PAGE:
Last week a regular reader and thoughtful commentator observed:
Black Swans are better ignored until their arrival – cynically, it reduces expectations for preparedness, responsibility and accountability if you do not acknowledge the possible threat.
Given the context of this individual’s commentary over the years I do not take this as cynical. At least in the modern use of cynic: “a person who believes that only selfishness motivates human actions and who disbelieves in or minimizes selfless acts or disinterested points of view.”
Rather, I hear irony: “the mildly sarcastic use of words to imply the opposite of what they normally mean.” I hear an encouragement to greater preparedness, responsibility and accountability.
If I have misheard, s/he — probably he — will correct me.
By definition Black Swans cannot be accurately predicted. As a result they are not well-suited to tactical planning. At least not if plan-execution is your goal. But assiduously working through strategic scenarios with tactical details can be helpful to expose preparedness issues. This is especially the case if tactical planning is consistently framed and facilitated to achieve strategic purposes.
Too often organizations are tempted to treat planning documents as operational algorithms, something that — with enough resources and training — will unfold per specifications and achieve each outcome.
In disaster preparedness, involving black or white swans, this is self-deluding.
Lee Clarke has famously and persuasively called such plans: “Fantasy Documents.” He writes, “When uncertainty about key aspects of a task is high, rationalistic plans and rational-looking planning processes become rationality badges, labels proclaiming that organizations and experts can control things that are, most likely, outside the range of their expertise.”
This is hubris: “an excess of ambition, pride, etc, ultimately causing the transgressor’s ruin.”
Bill, Claire, others: Are there longitudinal studies of the personality types attracted to Emergency Management? Especially planning folks? I am familiar with a study of the Clark County (Las Vegas, NV) Fire Department that I tend to project on the homeland security professions. It found more than three-quarters of CCFD personnel testing with a strong SJ temperament on a Myers-Briggs type instrument.
Those with SJ temperaments are often called “Guardians” or “Protectors”. According to Dr. David Keirsey: “Practical and down-to-earth, Guardians believe in following the rules and cooperating with others. They are not very comfortable winging it or blazing new trails; working steadily within the system is the Guardian way, for in the long run loyalty, discipline, and teamwork get the job done right. Guardians are meticulous about schedules and have a sharp eye for proper procedures. They are cautious about change, even though they know that change can be healthy for an institution. Better to go slowly, they say, and look before you leap.”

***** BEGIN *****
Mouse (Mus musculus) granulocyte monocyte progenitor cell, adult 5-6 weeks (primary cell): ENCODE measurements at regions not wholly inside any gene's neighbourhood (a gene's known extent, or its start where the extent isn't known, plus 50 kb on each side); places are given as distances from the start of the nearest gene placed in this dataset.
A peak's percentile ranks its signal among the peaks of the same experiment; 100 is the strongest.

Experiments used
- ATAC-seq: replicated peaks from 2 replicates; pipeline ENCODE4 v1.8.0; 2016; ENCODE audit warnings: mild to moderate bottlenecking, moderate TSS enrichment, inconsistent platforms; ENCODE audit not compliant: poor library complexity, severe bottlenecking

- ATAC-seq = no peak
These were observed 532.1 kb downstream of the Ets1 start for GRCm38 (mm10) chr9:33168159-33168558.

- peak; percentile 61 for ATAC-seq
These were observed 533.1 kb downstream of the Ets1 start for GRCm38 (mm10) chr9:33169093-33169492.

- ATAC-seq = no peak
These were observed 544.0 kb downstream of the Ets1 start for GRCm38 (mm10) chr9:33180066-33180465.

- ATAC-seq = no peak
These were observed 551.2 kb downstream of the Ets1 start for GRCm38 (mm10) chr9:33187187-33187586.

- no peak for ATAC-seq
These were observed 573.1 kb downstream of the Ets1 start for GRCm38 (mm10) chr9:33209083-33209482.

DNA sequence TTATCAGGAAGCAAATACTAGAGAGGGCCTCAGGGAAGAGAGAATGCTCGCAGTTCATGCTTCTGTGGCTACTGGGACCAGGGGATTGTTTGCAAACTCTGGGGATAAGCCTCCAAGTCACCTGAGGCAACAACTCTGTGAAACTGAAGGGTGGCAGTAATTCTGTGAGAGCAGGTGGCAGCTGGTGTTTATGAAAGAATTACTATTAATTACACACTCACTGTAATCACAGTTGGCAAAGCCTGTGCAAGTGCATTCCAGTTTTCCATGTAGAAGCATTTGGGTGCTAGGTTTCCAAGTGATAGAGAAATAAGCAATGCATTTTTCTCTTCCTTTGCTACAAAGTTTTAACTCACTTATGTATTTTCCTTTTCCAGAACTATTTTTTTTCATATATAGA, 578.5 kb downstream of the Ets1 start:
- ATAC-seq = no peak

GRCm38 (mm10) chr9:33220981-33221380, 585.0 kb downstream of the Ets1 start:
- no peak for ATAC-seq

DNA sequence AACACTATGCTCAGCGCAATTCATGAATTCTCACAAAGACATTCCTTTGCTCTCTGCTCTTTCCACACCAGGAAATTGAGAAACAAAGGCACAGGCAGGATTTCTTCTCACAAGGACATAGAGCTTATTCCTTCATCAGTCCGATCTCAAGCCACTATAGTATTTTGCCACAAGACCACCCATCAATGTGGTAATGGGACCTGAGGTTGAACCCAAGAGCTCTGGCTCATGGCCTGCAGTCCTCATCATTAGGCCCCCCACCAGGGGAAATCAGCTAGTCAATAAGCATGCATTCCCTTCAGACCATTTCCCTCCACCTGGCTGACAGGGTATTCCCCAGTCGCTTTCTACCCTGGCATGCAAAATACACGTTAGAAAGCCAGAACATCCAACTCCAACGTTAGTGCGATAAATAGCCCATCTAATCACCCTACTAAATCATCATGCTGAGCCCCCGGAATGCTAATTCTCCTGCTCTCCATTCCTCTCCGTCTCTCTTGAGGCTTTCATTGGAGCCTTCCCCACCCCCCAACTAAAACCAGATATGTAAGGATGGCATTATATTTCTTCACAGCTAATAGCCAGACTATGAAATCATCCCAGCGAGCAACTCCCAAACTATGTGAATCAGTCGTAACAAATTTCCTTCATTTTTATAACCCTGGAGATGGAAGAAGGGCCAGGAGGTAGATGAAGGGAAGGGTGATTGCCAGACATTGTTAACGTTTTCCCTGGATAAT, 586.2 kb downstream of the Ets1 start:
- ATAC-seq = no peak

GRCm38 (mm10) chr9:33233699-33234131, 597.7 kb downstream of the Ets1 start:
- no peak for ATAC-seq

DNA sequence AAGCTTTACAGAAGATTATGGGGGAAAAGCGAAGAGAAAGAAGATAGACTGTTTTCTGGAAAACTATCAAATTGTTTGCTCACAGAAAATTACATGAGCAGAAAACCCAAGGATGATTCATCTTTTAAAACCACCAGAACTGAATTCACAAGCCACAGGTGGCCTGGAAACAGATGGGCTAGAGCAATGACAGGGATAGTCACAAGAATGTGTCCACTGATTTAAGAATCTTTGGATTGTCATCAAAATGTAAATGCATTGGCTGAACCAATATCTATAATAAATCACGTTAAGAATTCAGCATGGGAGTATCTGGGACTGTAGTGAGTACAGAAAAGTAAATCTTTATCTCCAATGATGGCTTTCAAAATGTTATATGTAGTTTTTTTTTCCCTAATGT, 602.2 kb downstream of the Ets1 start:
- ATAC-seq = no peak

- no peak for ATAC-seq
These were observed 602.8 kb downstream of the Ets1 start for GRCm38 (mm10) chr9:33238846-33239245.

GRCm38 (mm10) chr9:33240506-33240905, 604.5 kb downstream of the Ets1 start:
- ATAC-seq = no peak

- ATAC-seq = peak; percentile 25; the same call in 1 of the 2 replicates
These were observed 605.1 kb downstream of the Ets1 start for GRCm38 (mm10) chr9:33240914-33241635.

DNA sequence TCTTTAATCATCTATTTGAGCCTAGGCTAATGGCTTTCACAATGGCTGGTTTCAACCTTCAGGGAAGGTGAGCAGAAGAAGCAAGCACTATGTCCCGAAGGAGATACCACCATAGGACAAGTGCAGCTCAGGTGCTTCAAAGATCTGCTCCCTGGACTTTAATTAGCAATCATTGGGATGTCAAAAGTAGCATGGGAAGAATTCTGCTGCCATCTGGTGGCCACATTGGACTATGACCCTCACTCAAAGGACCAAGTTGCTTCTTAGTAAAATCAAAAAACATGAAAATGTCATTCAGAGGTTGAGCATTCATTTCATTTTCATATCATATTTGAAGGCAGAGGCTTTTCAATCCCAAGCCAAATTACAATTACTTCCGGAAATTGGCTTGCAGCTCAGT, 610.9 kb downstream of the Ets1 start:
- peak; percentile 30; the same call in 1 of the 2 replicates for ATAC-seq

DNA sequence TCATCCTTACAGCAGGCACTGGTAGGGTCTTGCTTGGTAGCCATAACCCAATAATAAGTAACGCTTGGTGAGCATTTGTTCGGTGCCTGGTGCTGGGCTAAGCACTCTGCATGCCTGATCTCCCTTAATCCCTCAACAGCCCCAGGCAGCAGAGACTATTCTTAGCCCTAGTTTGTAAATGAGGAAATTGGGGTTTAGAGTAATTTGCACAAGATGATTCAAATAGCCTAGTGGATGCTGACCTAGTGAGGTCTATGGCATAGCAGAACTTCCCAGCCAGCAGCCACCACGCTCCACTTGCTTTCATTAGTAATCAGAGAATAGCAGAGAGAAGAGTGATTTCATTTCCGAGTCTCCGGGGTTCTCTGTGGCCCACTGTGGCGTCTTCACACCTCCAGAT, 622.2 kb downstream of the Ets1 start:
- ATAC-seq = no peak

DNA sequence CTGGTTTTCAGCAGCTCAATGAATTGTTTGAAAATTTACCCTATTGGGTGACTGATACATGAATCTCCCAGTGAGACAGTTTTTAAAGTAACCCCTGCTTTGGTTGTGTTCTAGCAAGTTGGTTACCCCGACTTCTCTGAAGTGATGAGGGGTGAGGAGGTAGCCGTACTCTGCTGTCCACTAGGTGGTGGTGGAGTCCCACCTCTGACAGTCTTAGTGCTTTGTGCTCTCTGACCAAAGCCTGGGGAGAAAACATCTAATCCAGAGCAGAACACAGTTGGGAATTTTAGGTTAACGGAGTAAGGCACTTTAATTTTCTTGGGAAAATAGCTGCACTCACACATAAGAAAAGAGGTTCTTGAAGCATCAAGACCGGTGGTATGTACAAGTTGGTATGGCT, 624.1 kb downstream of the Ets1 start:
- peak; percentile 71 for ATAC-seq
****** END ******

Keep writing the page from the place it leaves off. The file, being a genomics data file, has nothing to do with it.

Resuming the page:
This personality type is especially well-suited for many aspects of public safety and disaster response. But Black Swans are seldom tamed by following the rules and working steadily within the system.
Unless — I suggest — the rules and system are developed to anticipate Black Swans, to expect the unexpected and to develop the cognitive and organizational capabilities to critically and creatively engage the unexpected.
Nassim Nicholas Taleb drew on David Hume to popularize our current notion of Black Swans. In his 2012 book Antifragile Taleb tells us:
The biologist and intellectual E. O. Wilson was once asked what represented the most hindrance to the development of children; his answer was the soccer mom… Soccer moms try to eliminate the trial and error, the antifragility, from children’s lives, move them away from the ecological and transform them into nerds working on preexisting (soccer-mom-compatible) maps of reality. Good students, but nerds–that is, they are like computers except slower. Further, they are now totally untrained to handle ambiguity. As a child of civil war, I disbelieve in structured learning… Provided we have the right type of rigor, we need randomness, mess, adventures, uncertainty, self-discovery, near-traumatic episodes, all those things that make life worth living, compared to the structured, fake, and ineffective life of an empty-suit CEO with a preset schedule and an alarm clock.
Rigorous random near-traumatic episodes sound like the sort of “content” that many of the personality types drawn to public safety and emergency management would welcome. This is the kind of learning that encourages us to expect the unexpected and develop the skills to engage the unexpected.
When was the last time you participated in a table-top or exercise that you would describe as rigorous random near-traumatic? Have you ever participated in a planning process that could be described with these terms? Too many planners and trainers and, increasingly, managers (self-styled leaders) are really just soccer-moms in disguise.